A panel of 10 local artists and arts leaders reveiewed the ideas and came up with the list of finalists. You can see them here:
Winners will be announced in September.
St. Paul faces a budget deficit of $9,6 million in 2015, St. Paul Mayor Chris Coleman says -- and next month he'll deliver his recommendations on how best to close that gap.
In a statement released Wednesday, the mayor said that he will host four public meetings in the next few weeks to get feedback on residents' funding priorities. People also will be able to share their thoughts online.
"It is critically important that we make it as easy as possible for St. Paul residents to participate in discussions about our investment priorities," Coleman said.
The mayor announced that he will deliver his annual budget address on August 13 at the Schmidt Artist Lofts, the recently-finished West 7th Street project that transformed an old brewery with the help of public money into housing for artists with low to moderate incomes.
It won't be clear until next month whether Coleman will seek a property tax hike to erase the deficit. In the meantime, he has asked each city department to look for ways to cut costs while preserving essential services. It's an instruction that many St. Paul mayors, including the incumbent, have issued at this time of year.
Last August, the mayor proposed no increase in the tax levy, saying that additional state aid had made it possible for St. Paul to close an $11.5 million gap without additional tax revenues. It was only the second time in eight years that Coleman did not seek a higher tax levy; for most of his time in office, he and the City Council have raised the levy to cover budget shortfalls caused by a tight economy and declining government aid.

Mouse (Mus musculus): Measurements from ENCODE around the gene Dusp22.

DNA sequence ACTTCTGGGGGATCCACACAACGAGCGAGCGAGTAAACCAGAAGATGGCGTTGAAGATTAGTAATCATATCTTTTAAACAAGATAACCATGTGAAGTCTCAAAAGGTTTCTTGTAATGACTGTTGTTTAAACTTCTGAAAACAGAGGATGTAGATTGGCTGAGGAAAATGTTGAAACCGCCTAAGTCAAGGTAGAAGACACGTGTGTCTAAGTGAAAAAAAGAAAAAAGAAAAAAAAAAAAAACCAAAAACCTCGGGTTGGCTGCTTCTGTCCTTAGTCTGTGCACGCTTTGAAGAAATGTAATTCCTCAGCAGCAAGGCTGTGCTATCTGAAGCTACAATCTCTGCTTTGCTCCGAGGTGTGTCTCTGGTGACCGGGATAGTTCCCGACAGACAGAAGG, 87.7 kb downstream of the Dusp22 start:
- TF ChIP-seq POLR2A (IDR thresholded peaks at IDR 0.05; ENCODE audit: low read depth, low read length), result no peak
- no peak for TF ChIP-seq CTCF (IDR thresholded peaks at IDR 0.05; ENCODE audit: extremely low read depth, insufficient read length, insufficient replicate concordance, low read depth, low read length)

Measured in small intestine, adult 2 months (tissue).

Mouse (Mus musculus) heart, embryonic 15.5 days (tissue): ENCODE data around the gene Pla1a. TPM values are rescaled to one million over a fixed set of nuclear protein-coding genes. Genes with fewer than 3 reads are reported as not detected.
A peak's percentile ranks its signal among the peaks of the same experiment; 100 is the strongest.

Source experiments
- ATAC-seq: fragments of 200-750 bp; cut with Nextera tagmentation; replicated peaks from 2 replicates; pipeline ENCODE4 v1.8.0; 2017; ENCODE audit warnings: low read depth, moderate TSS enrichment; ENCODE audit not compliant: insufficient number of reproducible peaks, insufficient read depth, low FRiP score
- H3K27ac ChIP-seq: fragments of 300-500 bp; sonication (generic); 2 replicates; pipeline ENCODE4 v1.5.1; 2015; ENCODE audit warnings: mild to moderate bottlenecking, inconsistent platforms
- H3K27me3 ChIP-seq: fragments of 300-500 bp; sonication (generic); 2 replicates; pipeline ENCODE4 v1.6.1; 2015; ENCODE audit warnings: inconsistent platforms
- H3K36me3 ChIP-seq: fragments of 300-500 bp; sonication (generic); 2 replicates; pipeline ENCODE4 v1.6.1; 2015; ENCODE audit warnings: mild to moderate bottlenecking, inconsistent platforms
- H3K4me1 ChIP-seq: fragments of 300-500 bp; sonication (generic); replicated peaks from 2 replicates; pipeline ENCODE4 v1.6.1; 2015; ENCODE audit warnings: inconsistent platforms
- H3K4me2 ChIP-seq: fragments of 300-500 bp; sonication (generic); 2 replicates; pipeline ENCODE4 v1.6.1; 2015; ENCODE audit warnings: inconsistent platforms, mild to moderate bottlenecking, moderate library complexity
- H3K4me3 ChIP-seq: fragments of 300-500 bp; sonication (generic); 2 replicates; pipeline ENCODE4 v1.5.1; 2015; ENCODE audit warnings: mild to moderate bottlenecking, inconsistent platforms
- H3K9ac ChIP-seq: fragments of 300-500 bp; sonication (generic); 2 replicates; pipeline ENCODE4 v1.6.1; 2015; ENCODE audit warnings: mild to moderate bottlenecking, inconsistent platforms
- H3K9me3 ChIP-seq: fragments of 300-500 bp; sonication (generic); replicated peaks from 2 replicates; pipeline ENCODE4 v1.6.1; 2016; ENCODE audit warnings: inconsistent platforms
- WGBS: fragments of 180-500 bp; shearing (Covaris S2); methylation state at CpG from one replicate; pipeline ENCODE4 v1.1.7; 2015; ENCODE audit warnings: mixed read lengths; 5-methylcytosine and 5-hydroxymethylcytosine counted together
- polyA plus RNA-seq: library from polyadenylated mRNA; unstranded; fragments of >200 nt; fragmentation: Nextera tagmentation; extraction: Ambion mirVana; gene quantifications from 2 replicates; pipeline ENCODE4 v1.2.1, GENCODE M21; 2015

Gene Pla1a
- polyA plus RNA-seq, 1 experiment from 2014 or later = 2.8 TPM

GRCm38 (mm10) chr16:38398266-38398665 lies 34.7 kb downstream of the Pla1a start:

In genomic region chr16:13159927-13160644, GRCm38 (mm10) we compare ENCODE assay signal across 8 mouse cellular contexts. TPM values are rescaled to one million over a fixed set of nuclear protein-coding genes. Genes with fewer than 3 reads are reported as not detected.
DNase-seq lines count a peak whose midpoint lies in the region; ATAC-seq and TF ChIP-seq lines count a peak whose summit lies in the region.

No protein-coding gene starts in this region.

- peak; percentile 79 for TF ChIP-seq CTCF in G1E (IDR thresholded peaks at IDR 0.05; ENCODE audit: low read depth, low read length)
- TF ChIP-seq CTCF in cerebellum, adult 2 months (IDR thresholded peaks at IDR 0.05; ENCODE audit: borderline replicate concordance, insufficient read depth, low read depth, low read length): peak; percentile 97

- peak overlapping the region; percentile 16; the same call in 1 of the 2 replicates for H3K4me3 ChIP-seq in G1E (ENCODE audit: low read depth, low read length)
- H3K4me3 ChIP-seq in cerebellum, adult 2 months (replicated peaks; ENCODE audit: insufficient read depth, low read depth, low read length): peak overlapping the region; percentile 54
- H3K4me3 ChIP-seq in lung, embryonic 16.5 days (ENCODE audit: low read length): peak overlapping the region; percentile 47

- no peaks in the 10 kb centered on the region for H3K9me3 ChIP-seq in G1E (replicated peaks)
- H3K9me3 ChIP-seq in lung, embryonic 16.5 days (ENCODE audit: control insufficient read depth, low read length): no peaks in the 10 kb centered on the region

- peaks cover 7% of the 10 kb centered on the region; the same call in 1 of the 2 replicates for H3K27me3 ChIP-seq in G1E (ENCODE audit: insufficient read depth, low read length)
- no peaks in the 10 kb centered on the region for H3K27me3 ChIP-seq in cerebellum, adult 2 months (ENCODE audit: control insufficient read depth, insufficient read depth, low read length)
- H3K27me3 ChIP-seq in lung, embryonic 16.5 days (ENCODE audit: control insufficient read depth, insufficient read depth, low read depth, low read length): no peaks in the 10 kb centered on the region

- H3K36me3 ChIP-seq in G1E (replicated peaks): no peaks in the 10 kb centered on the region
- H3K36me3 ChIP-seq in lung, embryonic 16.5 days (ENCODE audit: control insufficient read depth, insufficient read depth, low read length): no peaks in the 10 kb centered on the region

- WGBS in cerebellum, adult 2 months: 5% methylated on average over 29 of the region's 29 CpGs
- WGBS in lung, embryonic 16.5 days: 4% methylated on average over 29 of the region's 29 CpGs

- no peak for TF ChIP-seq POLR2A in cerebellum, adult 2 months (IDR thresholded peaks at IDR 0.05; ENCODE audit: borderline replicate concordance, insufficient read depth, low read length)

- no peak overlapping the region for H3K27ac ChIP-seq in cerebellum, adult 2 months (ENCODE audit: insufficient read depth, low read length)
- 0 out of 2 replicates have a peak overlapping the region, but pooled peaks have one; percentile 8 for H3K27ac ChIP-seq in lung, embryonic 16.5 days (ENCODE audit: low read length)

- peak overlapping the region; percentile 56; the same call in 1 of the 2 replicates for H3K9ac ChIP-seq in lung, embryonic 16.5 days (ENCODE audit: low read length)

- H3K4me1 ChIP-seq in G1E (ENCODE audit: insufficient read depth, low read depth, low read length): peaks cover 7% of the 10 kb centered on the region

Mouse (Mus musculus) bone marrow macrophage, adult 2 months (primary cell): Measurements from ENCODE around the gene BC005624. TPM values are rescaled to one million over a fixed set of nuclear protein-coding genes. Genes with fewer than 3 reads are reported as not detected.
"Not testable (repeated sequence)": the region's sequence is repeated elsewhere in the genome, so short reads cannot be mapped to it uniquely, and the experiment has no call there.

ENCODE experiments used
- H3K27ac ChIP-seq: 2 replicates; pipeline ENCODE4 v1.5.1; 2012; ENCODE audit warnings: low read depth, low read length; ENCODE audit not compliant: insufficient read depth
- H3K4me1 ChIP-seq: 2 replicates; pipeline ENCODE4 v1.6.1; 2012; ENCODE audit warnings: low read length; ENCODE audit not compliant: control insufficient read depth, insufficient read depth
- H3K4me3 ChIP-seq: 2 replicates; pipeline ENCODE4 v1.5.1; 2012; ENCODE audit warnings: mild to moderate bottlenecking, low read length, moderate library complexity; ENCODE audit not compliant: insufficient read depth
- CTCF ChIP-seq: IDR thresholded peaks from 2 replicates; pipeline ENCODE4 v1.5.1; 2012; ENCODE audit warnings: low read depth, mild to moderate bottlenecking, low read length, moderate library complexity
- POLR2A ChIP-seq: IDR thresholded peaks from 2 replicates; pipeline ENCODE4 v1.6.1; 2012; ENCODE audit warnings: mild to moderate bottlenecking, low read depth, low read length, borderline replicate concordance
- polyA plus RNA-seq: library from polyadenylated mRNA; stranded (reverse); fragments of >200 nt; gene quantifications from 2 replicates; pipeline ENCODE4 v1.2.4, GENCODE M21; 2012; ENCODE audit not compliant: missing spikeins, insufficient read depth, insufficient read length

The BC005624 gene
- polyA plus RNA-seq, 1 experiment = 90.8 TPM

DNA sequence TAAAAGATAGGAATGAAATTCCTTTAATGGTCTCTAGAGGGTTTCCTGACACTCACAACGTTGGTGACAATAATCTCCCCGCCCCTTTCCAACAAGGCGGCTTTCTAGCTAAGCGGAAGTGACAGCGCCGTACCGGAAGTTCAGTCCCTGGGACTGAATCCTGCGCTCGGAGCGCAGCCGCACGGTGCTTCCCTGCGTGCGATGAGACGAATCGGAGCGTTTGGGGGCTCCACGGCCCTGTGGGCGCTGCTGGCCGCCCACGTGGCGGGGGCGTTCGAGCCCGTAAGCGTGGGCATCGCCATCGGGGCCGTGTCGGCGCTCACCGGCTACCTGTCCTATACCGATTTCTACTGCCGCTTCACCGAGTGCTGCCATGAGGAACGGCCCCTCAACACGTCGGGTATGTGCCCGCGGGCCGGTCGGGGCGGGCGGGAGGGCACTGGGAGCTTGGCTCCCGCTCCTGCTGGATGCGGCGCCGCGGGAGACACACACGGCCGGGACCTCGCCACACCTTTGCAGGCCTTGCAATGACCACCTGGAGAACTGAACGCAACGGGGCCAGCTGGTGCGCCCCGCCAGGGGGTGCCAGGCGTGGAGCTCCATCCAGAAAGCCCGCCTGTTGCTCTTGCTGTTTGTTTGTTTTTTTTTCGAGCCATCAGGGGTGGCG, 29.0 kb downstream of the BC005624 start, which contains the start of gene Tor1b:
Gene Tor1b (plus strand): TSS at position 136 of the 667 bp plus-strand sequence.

After Coleman offers his budget recommendations, the City Council has until the end of the year to agree on a final budget.
Residents wanting to submit their ideas are welcome to visit the city website -- www.stpaul.gov -- or go to Twitter, using the hashtag #stpaulbudget.
Here's a list of the public meetings scheduled for community budget talks:
July 16: Wellstone Center, Neighborhood House, 179 E. Robie St., 5:30-6:30 p.m.
July 23: Golden Thyme Coffee and Cafe, 921 Selby Av., 9-10 a.m.
July 26: J & S Bean Factory, 1518 Randolph Av., 3-4 p.m.
August 1: Hmong Village, 1001 Johnson Pkwy., 1:30-2:30 p.m.
A new Rondo Community Center appears to be a step closer to reality.
On Wednesday, St. Paul Mayor Chris Coleman and other city and state officials and neighborhood dignitaries will gather at the planned site for the center in St. Paul's Summit-University neighborhood. The event is scheduled to begin at 12:15 p.m.
Coleman will officially transfer the deed for the property that will become the center's home. Other announcements are expected at that time, including a grant from the Minnesota Historical Society and the lineup for the July 19 Rondo Days celebration.
Rondo Avenue was once at the heart of the city's black community. But the street and many neighboring homes were bulldozed to make way for Interstate 94 in the 1960s. Rondo Days celebrates the neighborhood's legacy.
The community center site is at 820 Concordia Avenue.